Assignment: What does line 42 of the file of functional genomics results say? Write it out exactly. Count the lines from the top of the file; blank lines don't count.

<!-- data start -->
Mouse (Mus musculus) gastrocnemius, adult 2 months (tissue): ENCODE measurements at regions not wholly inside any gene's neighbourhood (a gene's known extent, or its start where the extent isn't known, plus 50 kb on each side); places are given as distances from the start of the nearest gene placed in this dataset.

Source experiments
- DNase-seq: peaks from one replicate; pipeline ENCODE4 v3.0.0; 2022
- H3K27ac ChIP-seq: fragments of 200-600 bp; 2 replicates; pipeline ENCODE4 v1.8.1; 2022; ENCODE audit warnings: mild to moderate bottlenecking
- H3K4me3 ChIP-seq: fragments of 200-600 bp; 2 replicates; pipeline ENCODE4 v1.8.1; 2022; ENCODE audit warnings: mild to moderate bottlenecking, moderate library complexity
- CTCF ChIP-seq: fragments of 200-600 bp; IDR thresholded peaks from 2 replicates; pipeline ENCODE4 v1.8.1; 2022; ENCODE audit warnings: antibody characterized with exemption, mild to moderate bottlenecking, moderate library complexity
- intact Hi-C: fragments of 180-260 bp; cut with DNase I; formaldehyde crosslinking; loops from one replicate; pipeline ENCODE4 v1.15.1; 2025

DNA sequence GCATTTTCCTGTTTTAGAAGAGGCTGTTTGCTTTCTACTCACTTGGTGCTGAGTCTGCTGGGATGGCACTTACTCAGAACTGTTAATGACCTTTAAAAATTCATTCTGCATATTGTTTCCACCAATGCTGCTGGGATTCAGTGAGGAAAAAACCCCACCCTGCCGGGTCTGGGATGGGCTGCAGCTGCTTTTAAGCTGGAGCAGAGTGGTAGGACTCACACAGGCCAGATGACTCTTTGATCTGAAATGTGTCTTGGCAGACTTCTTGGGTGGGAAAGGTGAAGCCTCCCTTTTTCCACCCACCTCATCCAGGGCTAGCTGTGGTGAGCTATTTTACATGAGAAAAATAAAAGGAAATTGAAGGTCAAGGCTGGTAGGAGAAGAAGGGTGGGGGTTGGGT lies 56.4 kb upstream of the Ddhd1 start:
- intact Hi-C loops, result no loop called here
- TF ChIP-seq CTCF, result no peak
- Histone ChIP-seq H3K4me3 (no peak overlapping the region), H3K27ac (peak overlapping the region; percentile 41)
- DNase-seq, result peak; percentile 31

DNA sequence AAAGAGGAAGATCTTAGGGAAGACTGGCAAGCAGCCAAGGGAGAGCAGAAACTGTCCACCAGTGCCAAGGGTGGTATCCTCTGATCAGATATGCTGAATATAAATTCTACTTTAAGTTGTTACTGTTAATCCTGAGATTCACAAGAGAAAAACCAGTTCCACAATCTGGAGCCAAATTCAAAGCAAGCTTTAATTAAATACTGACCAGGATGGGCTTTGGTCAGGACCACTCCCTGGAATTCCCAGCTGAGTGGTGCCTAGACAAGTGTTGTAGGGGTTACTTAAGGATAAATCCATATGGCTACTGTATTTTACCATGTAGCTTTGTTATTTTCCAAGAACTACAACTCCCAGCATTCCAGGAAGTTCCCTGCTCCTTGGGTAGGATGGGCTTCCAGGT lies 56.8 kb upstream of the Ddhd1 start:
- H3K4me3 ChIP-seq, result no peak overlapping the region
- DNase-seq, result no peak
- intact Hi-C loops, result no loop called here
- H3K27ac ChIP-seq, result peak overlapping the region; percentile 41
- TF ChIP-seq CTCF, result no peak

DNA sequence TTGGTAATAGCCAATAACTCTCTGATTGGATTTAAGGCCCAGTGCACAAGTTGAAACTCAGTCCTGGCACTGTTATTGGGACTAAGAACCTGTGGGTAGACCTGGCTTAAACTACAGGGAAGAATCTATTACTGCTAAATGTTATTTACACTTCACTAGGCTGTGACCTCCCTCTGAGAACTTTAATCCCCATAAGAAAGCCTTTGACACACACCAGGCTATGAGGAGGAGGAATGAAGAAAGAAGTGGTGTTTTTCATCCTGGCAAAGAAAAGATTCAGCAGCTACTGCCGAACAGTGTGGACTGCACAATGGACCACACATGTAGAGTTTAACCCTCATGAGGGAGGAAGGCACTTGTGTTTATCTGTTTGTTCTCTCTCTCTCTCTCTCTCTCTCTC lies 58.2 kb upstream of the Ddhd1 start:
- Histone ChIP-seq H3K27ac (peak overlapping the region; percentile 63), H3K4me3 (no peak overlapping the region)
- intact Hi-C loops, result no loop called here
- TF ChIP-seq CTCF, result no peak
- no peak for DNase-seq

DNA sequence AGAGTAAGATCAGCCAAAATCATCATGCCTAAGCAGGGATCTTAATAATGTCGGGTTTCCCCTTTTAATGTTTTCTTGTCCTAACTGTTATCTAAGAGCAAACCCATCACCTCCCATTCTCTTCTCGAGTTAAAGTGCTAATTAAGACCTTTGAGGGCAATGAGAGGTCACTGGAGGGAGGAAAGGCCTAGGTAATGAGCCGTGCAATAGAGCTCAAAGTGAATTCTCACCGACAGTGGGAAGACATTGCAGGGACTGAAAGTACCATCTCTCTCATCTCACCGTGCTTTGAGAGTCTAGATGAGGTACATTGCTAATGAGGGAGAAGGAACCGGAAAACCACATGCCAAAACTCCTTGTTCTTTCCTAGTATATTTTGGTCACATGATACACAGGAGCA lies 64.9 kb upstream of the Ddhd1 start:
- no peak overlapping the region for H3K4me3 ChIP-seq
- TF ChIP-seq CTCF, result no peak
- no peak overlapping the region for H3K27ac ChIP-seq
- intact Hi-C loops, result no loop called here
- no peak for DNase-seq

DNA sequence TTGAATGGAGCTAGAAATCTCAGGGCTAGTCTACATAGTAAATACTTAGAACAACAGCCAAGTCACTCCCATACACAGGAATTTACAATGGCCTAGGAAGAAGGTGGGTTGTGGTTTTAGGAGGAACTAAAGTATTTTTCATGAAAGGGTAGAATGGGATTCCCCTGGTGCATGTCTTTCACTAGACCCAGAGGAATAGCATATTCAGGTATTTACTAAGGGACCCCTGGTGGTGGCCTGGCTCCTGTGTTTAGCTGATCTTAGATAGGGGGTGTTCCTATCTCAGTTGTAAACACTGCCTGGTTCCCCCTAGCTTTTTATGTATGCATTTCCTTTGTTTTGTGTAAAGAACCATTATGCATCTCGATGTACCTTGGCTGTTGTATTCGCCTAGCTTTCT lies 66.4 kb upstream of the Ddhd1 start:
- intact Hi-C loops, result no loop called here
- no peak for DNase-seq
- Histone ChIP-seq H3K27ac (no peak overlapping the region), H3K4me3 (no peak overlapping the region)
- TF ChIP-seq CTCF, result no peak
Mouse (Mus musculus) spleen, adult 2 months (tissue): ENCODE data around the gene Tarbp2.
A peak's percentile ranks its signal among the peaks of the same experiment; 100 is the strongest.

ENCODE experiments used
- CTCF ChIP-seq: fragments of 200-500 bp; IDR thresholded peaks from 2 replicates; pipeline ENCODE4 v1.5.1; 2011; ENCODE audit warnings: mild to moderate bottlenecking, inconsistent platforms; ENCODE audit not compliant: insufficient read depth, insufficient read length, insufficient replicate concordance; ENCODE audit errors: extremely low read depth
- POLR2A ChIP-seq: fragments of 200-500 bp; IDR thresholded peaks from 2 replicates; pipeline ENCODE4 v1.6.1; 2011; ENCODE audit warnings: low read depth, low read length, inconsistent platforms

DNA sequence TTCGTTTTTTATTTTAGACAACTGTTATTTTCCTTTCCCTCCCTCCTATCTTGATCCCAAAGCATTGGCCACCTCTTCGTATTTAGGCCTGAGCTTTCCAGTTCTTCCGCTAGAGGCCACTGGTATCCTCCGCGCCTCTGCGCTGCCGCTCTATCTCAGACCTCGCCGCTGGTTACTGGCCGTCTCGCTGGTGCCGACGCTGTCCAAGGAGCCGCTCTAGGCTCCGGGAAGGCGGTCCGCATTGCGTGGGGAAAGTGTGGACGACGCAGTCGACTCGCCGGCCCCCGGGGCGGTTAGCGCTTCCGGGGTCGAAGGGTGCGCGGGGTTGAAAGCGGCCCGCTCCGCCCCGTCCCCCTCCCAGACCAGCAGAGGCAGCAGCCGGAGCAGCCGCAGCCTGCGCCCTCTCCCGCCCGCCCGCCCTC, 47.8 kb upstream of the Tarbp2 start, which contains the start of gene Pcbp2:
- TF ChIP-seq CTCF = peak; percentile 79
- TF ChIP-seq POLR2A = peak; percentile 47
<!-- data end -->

- TF ChIP-seq POLR2A = peak; percentile 47